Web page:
Chimney Cleaning: When to Clean a Chimney Flue
How often to remove creosote to prevent chimney fires and do a fireplace cleaning.
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How Often Should You Clean Your Chimney?
There isn’t one set rule on how often a chimney should be cleaned. But it’s still an important part of any fire safety routine. A smoky fire without enough oxygen emits lots of unburned tar vapors called “creosote” which can possibly lead to a chimney fire. The good news, though, is that you can reduce creosote buildup in your fireplace flue by making sure the airflow to your fire is adequate, which will generate a hot, clean-burning fire.
What Is Creosote?
Creosote is a substance created when there isn’t quite enough airflow into your fireplace. Inadequate airflow starves the fire, which means that some of the oils in the wood are not entirely burned. What’s left of the oil travels up the chimney with the rising smoke. As the smoke rises, it cools, leaving behind a residual mixture of smoke, water and other chemicals on the interior of the chimney. That residue is creosote.
How to Check for Creosote
The first thing to do when checking for creosote is to make sure there’s no downdraft from the chimney. If you do feel any downward airflow, open a door or window on the same floor as the fireplace. Keep monitoring the airflow until the downdraft stops or reverses. If you’re having trouble telling which way the air is flowing, tape tissue to the fireplace opening and watch its movement.
While wearing goggles and a basic disposable dust mask, take a flashlight and a fireplace poker and scratch the black surface above the fireplace’s damper (smoke chamber). If the groove you scratch in the creosote is paper thin. If it’s 1/8-in. thick, schedule a fireplace cleaning soon. If you have 1/4-in. of creosote or more, do not use the fireplace again until it is cleaned—a chimney fire could occur at any time.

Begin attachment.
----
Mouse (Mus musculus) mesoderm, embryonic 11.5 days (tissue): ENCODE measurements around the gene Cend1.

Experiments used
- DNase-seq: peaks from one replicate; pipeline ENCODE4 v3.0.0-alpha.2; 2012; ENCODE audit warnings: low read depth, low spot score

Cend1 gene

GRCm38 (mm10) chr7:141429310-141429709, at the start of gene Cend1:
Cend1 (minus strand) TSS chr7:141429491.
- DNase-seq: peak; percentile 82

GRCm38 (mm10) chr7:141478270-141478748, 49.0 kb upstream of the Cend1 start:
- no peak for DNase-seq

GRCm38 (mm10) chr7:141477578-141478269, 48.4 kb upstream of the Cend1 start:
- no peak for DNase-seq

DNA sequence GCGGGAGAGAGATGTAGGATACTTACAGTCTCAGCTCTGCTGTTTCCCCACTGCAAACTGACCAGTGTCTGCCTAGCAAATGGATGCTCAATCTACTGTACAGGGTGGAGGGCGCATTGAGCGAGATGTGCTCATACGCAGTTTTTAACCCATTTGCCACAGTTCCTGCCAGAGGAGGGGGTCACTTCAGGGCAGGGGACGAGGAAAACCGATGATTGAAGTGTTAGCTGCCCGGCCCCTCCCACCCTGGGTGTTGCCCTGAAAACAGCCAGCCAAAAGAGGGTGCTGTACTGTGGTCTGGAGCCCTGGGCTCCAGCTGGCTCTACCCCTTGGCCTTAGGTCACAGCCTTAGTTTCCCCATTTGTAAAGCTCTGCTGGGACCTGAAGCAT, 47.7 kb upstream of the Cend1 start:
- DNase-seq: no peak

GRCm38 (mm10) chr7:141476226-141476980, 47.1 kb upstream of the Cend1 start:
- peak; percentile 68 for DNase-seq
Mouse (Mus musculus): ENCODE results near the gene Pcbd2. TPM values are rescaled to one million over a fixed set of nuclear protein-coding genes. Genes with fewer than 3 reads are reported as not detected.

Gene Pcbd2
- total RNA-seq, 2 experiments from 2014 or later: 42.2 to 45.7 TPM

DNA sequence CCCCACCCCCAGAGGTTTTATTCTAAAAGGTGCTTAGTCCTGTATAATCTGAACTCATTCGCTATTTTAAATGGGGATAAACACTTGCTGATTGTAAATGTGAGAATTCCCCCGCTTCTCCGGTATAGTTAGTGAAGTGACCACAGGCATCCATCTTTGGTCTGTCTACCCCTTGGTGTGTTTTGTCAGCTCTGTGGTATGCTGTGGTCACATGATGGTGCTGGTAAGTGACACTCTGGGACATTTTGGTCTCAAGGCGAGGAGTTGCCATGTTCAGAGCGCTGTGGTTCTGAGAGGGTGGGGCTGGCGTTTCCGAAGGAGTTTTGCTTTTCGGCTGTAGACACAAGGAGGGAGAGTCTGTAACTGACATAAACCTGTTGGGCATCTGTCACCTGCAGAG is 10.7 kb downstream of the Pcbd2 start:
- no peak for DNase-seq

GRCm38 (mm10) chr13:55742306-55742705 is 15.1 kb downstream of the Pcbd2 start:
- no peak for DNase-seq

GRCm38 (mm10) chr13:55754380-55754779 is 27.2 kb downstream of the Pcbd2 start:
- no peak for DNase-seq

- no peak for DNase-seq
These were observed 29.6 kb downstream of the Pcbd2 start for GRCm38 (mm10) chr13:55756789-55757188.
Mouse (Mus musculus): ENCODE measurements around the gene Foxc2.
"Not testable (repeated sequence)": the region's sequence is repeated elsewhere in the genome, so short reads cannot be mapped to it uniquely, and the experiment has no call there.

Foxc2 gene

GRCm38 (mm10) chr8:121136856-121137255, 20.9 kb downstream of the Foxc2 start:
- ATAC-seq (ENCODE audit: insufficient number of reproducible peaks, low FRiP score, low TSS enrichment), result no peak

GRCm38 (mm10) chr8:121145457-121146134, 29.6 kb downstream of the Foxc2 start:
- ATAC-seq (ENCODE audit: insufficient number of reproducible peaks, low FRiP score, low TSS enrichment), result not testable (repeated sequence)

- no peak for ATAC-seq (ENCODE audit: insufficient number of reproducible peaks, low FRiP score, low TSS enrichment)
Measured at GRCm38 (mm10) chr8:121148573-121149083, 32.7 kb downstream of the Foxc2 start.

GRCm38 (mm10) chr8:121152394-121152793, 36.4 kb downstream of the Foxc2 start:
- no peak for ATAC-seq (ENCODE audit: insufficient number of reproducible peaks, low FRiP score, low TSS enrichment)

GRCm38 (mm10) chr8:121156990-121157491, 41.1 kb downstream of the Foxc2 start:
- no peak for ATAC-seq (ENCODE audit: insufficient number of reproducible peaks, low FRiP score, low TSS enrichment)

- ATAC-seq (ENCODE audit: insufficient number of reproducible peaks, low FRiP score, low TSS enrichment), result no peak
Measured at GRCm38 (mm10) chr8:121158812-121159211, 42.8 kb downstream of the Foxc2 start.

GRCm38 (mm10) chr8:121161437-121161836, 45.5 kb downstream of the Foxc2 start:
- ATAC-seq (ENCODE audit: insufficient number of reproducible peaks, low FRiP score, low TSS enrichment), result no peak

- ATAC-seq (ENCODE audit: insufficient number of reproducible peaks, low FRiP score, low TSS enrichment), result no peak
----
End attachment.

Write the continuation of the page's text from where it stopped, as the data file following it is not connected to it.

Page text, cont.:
The easiest creosote to remove is the feather-light dull gray, brown or black soot. The next form is a black granular accumulation, removed fairly easily with a stiff chimney brush. The third type of creosote is a road tar-like coating that is much harder to remove even with stiff chimney brushes, scrapers or power rotary whips. The final (and most problematic) is a shiny, glaze-like coating on the fireplace flue that is virtually impossible to remove.
Required Tools for Cleaning a Chimney
Have the necessary tools for this chimney cleaning DIY project lined up before you start—you’ll save time and frustration.
- Dust mask
- Safety glasses
How to Remove Creosote
You could try to remove creosote yourself, but for a thorough job, call a chimney sweep certified by the Chimney Safety Institute of America. Make sure the sweep you hire does more than push a brush. A chimney sweep needs to be knowledgeable about building codes, trained to recognize deterioration or venting problems and able to advise you regarding the chimney’s condition. The National Fire Protection Association recommends that chimneys, fireplaces and vents be inspected at least once per year.
Another, idea to try out when it’s time to clean your chimney is a chimney sweep log. A fireplace cleaning log helps to prevent chimney fires and they help remove debris deposited along the chimney walls. These sticky deposits are called creosote. Creosote deposited over a long period becomes highly flammable and it’s often the cause of chimney fires. Creosote removal is vital to your safety. Sweeping logs are popular because of their ease of use for creosote removal. All you have to do is unwrap the log from its package and place it in a lit wood-burning fireplace.